It is banal. Lucas probably has some Joseph Campbell notion at the back of his head: someone needs to go on another one of those bloody Hero's Journeys and bring back the answer to Life, the Universe and Everything from beyond the grave, so it might as well be Qui-Gon. But big mythic journeys require big mythic language. "Incidentally, did I mention that I've discovered the secret of eternal life?" is not really adequate.

It is pedantic. It's going back and worrying about the meaning of a small scene in "Star Wars" which Lucas actually put there because it seemed cool at the time. When Ben dies, his body disappears, and this seems to surprise Darth Vader. Yoda's body also disappears when he dies. Vanishing corpses were in fashion that season: remember the Mystics in "Dark Crystal"? However, Darth Vader, Qui-Gon and all the Jedi who get slaughtered in "Attack of the Clones" do not vanish. That Ben's death is unusual can be inferred by the fact that he says to Vader "If you cut me down, I will become more powerful than you can possibly imagine." So here is the answer: Yoda and Obi-Wan vanish because they have learned a secret discipline which allows them to retain their consciousness after death. That was worth waiting thirty years for, wasn't it?

It explains nothing, because the square peg of an explanation is being jammed into the round hole of an established story. If post-mortem survival is a secret known only to Qui-Gon, Yoda and Ben, then why does Anakin appear as a "ghost" at the end of "Return of the Jedi"? (Come to that, why doesn't Qui-Gon?) If Anakin is present as a ghost, why didn't his body vanish too? On Luke's second visit to Dagobah, Yoda says "Soon must I rest; forever sleep". When Luke replies "No, granddad, you'll outlive us all" or words to that effect Yoda replies "Strong am I in the Force. But not that strong." Why does he talk as if he is going to die, is resigned to dying, and accepts death as "the way of the Force", if he has spent two decades mugging up on the secret of immortality?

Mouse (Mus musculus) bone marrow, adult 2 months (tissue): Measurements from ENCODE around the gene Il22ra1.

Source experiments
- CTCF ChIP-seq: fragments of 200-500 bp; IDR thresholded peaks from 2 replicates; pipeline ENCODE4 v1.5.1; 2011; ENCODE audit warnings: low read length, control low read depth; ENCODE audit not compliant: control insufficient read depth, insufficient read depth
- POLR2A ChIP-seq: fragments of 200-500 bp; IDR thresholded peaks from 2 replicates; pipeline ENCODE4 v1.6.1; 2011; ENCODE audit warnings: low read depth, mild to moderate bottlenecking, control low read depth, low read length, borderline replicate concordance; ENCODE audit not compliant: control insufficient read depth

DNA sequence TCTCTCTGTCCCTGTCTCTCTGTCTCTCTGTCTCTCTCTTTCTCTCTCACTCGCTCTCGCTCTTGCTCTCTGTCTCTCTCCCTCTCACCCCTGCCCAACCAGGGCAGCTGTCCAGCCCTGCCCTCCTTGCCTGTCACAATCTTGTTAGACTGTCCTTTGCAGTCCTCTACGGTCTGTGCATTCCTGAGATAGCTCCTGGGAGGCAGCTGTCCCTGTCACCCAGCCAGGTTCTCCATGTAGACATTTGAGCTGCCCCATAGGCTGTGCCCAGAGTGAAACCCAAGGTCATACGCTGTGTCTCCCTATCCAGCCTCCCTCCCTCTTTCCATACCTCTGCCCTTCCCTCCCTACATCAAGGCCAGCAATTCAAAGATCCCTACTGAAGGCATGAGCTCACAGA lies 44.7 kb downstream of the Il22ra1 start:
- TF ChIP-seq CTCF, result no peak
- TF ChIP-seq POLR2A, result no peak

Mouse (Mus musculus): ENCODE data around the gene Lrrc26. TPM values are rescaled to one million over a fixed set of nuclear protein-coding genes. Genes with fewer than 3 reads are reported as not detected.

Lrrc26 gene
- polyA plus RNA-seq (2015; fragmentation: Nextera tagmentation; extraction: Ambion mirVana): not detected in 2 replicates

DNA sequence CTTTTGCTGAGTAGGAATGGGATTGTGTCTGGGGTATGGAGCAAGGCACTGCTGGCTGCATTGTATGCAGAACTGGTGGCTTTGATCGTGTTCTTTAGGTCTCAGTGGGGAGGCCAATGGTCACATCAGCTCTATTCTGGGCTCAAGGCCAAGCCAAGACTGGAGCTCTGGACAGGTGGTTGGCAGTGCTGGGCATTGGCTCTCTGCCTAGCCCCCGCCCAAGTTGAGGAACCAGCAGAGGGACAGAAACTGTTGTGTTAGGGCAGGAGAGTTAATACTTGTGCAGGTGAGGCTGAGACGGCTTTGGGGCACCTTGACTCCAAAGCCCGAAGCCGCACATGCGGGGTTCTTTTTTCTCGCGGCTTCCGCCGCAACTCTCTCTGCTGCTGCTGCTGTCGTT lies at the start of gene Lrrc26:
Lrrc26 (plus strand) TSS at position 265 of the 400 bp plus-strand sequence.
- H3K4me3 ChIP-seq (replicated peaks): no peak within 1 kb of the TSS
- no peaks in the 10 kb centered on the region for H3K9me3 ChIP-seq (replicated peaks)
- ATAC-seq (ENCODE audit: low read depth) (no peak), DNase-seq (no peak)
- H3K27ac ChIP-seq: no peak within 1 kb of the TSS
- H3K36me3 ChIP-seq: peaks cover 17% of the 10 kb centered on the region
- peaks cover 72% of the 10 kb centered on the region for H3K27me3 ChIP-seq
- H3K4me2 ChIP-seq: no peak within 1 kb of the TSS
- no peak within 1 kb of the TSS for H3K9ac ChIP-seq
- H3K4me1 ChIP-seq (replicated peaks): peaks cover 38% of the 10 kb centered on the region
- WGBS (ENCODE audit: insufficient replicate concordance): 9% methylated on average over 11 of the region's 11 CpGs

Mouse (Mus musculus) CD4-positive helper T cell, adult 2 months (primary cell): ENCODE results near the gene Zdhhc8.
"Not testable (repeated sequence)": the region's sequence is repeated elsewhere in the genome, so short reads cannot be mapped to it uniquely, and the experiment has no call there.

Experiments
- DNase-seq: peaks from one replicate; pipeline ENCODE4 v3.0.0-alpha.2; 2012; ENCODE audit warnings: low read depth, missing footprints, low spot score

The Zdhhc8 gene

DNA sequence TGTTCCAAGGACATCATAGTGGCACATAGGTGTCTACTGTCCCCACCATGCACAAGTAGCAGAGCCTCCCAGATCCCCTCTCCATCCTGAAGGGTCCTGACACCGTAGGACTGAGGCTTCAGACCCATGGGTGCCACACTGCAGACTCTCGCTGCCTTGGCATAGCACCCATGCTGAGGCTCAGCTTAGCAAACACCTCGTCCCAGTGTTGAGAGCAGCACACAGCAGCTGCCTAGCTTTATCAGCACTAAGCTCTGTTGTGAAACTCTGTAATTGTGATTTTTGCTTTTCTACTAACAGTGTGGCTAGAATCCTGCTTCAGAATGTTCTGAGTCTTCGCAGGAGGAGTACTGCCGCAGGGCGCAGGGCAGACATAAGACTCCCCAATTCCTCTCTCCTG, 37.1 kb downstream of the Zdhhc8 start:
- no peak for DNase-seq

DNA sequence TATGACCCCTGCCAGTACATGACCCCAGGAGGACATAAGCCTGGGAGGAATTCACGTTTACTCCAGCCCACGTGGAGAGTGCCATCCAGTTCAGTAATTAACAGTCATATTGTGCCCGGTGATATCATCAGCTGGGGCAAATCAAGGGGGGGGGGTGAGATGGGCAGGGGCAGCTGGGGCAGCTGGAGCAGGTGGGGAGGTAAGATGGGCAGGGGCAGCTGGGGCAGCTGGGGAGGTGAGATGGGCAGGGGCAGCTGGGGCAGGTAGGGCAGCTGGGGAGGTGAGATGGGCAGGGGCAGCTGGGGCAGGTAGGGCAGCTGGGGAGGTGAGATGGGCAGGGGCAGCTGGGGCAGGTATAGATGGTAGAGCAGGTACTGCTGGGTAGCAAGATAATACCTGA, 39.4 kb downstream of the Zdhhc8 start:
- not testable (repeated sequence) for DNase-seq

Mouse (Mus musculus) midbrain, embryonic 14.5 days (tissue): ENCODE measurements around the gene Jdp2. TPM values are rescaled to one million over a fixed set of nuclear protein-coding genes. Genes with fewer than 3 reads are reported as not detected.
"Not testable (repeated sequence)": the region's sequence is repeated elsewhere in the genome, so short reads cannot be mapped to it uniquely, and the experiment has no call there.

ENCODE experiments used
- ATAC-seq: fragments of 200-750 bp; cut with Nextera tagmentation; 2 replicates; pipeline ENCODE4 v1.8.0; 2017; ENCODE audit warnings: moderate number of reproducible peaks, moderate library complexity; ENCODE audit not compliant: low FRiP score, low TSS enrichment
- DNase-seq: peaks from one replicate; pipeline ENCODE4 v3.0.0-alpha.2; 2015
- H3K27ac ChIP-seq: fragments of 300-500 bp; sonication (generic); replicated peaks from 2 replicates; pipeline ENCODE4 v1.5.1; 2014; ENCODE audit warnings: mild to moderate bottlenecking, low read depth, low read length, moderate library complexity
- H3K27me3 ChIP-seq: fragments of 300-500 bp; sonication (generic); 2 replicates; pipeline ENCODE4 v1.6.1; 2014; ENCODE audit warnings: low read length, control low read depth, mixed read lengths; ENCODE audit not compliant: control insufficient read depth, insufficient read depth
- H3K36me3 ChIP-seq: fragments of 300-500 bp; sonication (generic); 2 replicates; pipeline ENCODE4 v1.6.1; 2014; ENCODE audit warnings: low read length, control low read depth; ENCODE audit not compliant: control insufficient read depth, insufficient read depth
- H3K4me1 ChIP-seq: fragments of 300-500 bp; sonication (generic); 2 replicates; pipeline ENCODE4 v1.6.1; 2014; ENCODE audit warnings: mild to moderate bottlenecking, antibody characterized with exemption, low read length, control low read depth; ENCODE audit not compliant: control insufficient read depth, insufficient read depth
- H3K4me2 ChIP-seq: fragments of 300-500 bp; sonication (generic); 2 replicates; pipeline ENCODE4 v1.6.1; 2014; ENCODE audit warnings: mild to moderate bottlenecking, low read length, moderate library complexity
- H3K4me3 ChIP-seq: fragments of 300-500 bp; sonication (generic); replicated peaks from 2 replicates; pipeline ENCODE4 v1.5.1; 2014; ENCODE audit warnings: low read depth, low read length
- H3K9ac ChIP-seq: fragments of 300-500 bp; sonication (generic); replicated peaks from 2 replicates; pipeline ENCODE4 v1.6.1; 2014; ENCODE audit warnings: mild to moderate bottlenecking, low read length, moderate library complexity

None of this seems to have any bearing on "Revenge of the Sith": it is part of different story that Lucas has in his head, but which he doesn't have time to tell. According to some deutero-canonical texts, "The Sith" were an evil cult, defeated by the Jedi 1,000 years ago. Their secret teaching has survived a millennium by being passed down from Master to Apprentice. This is why there are only ever two Sith. A deleted scene in "Revenge of the Sith" has the ghost of Qui-Gon inform Yoda that he learned the secret of immortality from "The Shaman of the Whills". "Journal of the Whills" was the original sub-title of "Star Wars", before Lucas plumped for the more straightforward "from the adventures of Luke Skywalker." (12) So just as Darth Vader has offered himself up to be Palpatine's apprentice and learn about the Sith; Yoda has become Qui-Gon's apprentice in order to learn about "the Whills". That is: although there has been a Jedi hegemony for thousands of years, based on a single understanding of the Force, there are at least two buried, literally "occult" teachings, that understand it in a different way. After thousands of years, the Lord of the Sith succeeds in taking over the galaxy – but what he doesn't know is that the surviving Jedi have discovered there own secret teaching, which will enable them to become more powerful than he can possibly imagine. In the deleted section, Yoda says that Qui-Gon's teaching might enable Obi-Wan to retain his physical form when One with the Force. Are we supposed to infer that Obi-Wan and Yoda are already dead when Luke encounters them? That they are shades that have taken on physical forms in order to guard their last hope, and that the reason they disappear when they die is that they were never really there to begin with.? "How two long-forgotten secret traditions fought for control of a moribund mystical order, and of the galaxy itself" has the potential for being a very interesting story. But six lines at the end of a prequel do not turn the "Star Wars" edifice into that story.